Sex life suffering? Tell your man to sleep on it. The Sandman won’t just put him to bed—he’ll also help out between the sheets.
Forget lingerie; counting sheep may be your guy’s biggest turn-on. Research suggests that men who don’t catch enough z’s often suffer from a decreased sex drive and erectile dysfunction.
Men who experience night-time breathing difficulties also tend to experience low sex drive, said sexual health specialist Professor Monica Andersen at the recent Worldsleep07 conference in Cairns, Australia. Professor Andersen spoke at length about the increasing body of research linking sleep and sex.
Women, on the other hand, don’t have to worry about such a link between sleep and sex—yet. Because female sex hormones are more complicated than male sex hormones, research has yet to show the same connection in women. But that doesn’t mean it’s time to grab an espresso before bedtime. Sleep deprivation in women has been linked to increased risk for accidents, obesity, and heart disease.
“This is a sad product of the busy twenty-four-hour life that we’re living now,” said Prof. Andersen at the conference (NEWS.com.au). “If [people] have poor libido…they blame work, money problems, children, family or other things going on around them without even thinking of sleep.”
Know the Signs
The American Academy of Sleep Medicine says that the average adult needs between seven to eight hours of sleep every night in order to feel well-rested the next day. Few adults are able to meet that quota, so most people spend their days functioning on minimal levels of energy and alertness.
It’s important to recognize the symptoms of sleep deprivation as they develop. These signs include:
-Feeling tired throughout the day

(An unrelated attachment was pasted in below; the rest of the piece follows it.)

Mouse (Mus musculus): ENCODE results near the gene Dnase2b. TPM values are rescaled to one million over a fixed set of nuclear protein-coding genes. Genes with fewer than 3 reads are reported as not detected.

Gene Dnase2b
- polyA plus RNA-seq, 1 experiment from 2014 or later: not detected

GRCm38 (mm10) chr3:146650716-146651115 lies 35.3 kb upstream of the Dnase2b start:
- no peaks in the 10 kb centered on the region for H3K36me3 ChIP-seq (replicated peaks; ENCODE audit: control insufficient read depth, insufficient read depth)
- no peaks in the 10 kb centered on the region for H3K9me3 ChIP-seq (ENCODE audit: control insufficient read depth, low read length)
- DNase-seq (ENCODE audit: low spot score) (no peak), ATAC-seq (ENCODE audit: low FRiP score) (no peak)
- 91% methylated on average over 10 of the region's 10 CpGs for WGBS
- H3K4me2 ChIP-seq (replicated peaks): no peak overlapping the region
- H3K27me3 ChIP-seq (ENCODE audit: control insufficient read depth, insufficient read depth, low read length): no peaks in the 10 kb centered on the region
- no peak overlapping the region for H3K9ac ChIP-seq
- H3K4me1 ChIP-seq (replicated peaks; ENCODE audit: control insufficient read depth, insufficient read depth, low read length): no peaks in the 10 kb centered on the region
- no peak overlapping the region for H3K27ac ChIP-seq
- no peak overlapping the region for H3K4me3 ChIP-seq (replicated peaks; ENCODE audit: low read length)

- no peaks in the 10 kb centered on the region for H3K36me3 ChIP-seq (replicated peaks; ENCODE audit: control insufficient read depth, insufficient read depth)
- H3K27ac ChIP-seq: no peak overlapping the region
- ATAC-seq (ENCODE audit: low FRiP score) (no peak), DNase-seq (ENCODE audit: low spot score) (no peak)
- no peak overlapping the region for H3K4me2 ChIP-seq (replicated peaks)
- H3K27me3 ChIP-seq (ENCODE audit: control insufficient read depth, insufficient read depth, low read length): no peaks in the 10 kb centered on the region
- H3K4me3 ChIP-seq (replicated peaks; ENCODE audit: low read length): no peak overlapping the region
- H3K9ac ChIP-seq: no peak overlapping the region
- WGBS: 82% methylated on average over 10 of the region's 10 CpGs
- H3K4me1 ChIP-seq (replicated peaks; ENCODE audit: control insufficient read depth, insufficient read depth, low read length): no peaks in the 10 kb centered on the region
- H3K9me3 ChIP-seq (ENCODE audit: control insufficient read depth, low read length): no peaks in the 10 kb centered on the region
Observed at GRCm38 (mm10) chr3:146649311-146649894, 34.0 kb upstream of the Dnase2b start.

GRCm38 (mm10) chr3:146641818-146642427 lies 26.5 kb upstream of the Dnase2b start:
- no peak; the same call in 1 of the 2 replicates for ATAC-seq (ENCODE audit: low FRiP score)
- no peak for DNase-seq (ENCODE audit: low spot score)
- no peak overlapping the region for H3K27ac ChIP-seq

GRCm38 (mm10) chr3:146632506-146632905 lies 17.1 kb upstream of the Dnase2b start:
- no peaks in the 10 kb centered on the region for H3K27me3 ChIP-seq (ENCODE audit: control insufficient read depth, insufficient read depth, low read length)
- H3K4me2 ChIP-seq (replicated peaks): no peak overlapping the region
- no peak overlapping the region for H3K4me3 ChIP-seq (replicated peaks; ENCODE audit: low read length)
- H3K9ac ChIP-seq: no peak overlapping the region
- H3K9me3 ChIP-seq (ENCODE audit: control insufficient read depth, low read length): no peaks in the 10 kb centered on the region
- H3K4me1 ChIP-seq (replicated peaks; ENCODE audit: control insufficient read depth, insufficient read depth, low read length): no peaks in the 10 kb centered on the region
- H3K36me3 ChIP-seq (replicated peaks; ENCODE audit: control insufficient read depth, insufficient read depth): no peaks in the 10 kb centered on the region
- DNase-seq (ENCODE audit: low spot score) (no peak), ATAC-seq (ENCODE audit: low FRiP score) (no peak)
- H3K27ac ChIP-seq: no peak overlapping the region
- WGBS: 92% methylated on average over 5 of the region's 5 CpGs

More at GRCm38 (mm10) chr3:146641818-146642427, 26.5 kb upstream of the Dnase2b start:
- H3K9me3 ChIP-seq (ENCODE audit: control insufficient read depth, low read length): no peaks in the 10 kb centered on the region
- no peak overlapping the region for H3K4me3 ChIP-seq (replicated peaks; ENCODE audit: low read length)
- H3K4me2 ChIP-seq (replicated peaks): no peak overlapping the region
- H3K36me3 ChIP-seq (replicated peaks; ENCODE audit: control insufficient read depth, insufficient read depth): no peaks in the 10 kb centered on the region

-Having difficulty paying attention
-Feeling unmotivated and having a hard time “getting going”
-Being irritable, grouchy, or having a short temper
-Dozing off when you are driving a car
-Relying on an alarm clock to wake up in the morning
Over-the-counter sleeping pills can be helpful in the short term, although doctors warn that they should not be used on a regular basis. Some people turn to alcohol to help them sleep better, however, drinking alcohol within six hours of going to sleep can actually be counterproductive. Alcohol often has a “rebound effect” that causes individuals to wake up in the middle of the night or too early to get a good night’s sleep. And never take sleeping pills and alcohol together—alcohol increases the sedative effects of the pills, leading to dizziness, confusion, or even death.
Experts suggest seeing a doctor if you or your significant other has difficulty sleeping for more than a one-month period. The doctor may suggest keeping a sleep diary before seeing a specialist in order to track sleeping patterns.
Whatever the solution, one thing is clear: if you want to sleep with your partner, you need to sleep with your partner.